Fulop stated that Sunak repeatedly stated that he could not remember important events during his tenure as chancellor. However, the public does remember.
Sunak is currently working to protect the Rwanda proposal, which is a crucial aspect of his commitment to prevent undocumented migrants from attempting to cross from France to England in small boats. The number of individuals who have done so this year has exceeded 29,000, a decrease from the total of 46,000 in 2022.
The government has spent 240 million pounds ($300 million) in payments to Rwanda as part of a plan to process and resettle asylum-seekers from the U.K. However, no one has been relocated to Rwanda yet, and the Supreme Court deemed the plan illegal last month, stating that Rwanda is not a safe place for refugees.
Britain and Rwanda signed a pact to enhance safeguards for migrants after the Supreme Court ruling. Sunak’s administration contends that the pact permits them to enact legislation designating Rwanda as a secure destination.
If passed by Parliament, the legislation would give the government the power to disregard certain aspects of British human rights law specifically in regards to asylum requests involving Rwanda.
Some moderate Conservative members have expressed concerns about the bill’s disregard for the judicial system, but a significant moderate faction, known as the One Nation group, announced on Monday that they will back the bill.
However, lawmakers within the more authoritarian faction of the party believe that the legislation is not strict enough as it still allows migrants some legal avenues to contest deportation, such as through the European Court of Human Rights.
The uncompromising European Research Group composed of Conservative legislators stated that the bill only offers a limited and insufficient resolution and requires significant modifications. Member Mark Francois urged Sunak to revise the bill before it is brought to a vote, but did not specify if he would oppose it if changes were not made.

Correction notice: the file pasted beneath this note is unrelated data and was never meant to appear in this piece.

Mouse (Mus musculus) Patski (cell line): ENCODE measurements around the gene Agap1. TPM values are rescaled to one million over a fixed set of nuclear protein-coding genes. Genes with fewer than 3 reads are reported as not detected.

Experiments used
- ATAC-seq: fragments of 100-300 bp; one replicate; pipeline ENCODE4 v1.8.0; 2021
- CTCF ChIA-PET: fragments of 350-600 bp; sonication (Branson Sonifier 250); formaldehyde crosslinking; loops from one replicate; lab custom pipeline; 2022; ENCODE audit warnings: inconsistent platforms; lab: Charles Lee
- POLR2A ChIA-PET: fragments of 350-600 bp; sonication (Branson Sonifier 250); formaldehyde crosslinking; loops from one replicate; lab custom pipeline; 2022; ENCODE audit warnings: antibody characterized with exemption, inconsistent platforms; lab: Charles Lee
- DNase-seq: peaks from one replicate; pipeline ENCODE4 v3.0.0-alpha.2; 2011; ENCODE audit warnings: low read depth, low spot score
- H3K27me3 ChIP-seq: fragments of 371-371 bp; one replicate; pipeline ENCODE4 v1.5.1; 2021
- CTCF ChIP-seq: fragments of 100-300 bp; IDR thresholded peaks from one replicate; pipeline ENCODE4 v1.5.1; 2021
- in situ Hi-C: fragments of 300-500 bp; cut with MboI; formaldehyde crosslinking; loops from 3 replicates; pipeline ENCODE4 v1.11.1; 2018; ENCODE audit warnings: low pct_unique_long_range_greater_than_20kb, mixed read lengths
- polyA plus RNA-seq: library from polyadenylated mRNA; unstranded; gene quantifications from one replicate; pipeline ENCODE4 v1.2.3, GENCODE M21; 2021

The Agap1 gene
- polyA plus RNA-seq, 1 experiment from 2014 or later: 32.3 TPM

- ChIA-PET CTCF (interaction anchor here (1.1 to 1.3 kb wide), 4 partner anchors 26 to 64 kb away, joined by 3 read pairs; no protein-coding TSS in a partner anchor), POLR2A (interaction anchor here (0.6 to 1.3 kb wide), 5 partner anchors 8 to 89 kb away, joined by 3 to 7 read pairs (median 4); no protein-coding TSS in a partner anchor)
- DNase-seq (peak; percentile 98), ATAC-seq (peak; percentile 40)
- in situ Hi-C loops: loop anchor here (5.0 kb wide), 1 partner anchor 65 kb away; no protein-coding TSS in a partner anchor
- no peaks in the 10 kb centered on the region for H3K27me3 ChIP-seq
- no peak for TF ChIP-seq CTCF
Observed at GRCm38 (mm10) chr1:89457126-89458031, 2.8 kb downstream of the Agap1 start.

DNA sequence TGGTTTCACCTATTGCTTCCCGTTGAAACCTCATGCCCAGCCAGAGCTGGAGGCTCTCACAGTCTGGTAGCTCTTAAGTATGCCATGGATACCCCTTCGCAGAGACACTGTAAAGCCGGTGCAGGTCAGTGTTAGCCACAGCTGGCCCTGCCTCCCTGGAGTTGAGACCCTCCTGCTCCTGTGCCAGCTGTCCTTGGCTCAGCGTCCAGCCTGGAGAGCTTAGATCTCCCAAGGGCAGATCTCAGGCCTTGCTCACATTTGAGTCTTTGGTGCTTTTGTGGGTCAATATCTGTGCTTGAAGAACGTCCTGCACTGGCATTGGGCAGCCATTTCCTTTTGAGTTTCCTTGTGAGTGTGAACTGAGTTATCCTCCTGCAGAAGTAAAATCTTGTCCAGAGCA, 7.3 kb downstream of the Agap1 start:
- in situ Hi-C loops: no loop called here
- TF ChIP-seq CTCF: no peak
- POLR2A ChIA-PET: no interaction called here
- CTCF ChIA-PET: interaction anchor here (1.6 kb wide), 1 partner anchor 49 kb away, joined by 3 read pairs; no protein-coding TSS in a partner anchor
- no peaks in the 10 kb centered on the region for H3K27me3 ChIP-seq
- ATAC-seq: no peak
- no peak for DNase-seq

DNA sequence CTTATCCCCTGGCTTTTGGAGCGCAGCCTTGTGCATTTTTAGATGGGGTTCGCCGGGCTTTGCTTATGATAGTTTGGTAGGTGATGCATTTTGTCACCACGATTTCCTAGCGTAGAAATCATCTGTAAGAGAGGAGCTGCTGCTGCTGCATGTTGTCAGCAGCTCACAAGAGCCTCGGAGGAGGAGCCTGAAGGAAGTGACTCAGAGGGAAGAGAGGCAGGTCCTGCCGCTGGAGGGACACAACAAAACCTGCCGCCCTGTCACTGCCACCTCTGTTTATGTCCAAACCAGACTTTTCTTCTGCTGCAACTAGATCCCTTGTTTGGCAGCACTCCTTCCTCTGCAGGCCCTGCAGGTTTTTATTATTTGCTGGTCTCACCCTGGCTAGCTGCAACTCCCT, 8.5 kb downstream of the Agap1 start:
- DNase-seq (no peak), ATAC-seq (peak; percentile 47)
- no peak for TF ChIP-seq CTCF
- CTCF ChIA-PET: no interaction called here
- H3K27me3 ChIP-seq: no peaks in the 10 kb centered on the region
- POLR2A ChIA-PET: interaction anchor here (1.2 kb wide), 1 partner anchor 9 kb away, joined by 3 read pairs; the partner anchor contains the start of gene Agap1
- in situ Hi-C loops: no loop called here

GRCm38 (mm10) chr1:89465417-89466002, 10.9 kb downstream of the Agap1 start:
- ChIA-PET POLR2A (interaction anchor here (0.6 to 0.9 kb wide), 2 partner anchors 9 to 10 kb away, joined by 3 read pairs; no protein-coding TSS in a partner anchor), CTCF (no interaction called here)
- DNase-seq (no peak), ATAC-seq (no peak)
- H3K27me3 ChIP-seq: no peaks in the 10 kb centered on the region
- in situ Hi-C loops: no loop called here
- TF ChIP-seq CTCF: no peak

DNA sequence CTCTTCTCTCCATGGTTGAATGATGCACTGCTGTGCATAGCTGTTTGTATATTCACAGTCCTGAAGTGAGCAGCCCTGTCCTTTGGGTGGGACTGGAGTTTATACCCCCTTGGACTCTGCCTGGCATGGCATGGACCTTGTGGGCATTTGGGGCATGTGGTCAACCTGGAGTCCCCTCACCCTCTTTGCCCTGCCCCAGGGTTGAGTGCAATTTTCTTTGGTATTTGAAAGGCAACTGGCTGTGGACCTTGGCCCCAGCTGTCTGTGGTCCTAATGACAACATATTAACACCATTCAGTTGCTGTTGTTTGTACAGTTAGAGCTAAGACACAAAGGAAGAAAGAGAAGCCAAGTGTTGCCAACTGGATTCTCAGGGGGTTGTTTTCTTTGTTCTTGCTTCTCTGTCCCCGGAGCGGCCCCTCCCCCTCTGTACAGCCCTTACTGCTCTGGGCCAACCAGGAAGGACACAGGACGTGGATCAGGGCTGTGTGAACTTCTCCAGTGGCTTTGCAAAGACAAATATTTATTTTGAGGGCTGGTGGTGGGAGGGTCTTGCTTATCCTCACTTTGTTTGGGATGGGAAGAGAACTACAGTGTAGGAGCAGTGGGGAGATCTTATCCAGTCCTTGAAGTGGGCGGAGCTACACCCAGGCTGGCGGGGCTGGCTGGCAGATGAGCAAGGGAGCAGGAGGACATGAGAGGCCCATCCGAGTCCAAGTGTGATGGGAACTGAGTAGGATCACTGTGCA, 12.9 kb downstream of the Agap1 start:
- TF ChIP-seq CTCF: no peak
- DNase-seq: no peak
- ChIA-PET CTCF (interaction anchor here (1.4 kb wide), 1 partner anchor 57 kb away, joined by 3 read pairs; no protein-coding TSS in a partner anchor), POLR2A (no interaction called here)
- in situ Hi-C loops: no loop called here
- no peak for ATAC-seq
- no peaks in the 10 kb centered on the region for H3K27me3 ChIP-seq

If the bill is approved during the vote on Tuesday, there will be weeks of negotiations and additional votes in Parliament. If it fails, the Rwanda plan will be in ruins and Sunak’s position as leader will be at risk.
Sunak is confident that fulfilling his pledge to “halt the arrival of refugees by sea” will help the Conservative Party narrow the significant lead held by the opposing Labour Party in opinion polls before the upcoming election, which is required to take place within the next year.
However, certain members of the Conservative party believe that he is destined to be unsuccessful and are considering replacing their leader. According to party regulations, Sunak will be subject to a vote of no confidence if 53 lawmakers, which makes up 15% of the Conservative total, request it.
Some individuals contend that it would be catastrophic to oust another prime minister without holding a nationwide election. Sunak is the third member of the Conservative party to serve as prime minister since the 2019 election, following the removal of both Johnson and his successor, Liz Truss.
Conservative member of parliament Damian Green, who is known for his moderate views, stated that those seeking to replace the party leader are either insane, spiteful, or both.